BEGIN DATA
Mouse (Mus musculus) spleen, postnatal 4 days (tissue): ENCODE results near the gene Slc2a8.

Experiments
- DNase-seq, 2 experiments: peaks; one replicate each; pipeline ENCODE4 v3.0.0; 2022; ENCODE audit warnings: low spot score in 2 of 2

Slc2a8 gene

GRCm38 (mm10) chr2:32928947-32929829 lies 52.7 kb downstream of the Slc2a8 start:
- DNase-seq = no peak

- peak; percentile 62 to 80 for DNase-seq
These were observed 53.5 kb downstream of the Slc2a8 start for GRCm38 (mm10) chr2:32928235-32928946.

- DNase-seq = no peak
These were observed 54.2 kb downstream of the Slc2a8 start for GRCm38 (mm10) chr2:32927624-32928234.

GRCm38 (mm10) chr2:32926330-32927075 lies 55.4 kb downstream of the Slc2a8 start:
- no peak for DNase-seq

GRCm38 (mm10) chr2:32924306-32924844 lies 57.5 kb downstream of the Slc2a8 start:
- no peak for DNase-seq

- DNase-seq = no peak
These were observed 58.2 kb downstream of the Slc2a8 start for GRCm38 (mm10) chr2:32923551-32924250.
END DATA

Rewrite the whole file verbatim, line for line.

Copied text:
Mouse (Mus musculus) spleen, postnatal 4 days (tissue): ENCODE results near the gene Slc2a8.

Experiments
- DNase-seq, 2 experiments: peaks; one replicate each; pipeline ENCODE4 v3.0.0; 2022; ENCODE audit warnings: low spot score in 2 of 2

Slc2a8 gene

GRCm38 (mm10) chr2:32928947-32929829 lies 52.7 kb downstream of the Slc2a8 start:
- DNase-seq = no peak

- peak; percentile 62 to 80 for DNase-seq
These were observed 53.5 kb downstream of the Slc2a8 start for GRCm38 (mm10) chr2:32928235-32928946.

- DNase-seq = no peak
These were observed 54.2 kb downstream of the Slc2a8 start for GRCm38 (mm10) chr2:32927624-32928234.

GRCm38 (mm10) chr2:32926330-32927075 lies 55.4 kb downstream of the Slc2a8 start:
- no peak for DNase-seq

GRCm38 (mm10) chr2:32924306-32924844 lies 57.5 kb downstream of the Slc2a8 start:
- no peak for DNase-seq

- DNase-seq = no peak
These were observed 58.2 kb downstream of the Slc2a8 start for GRCm38 (mm10) chr2:32923551-32924250.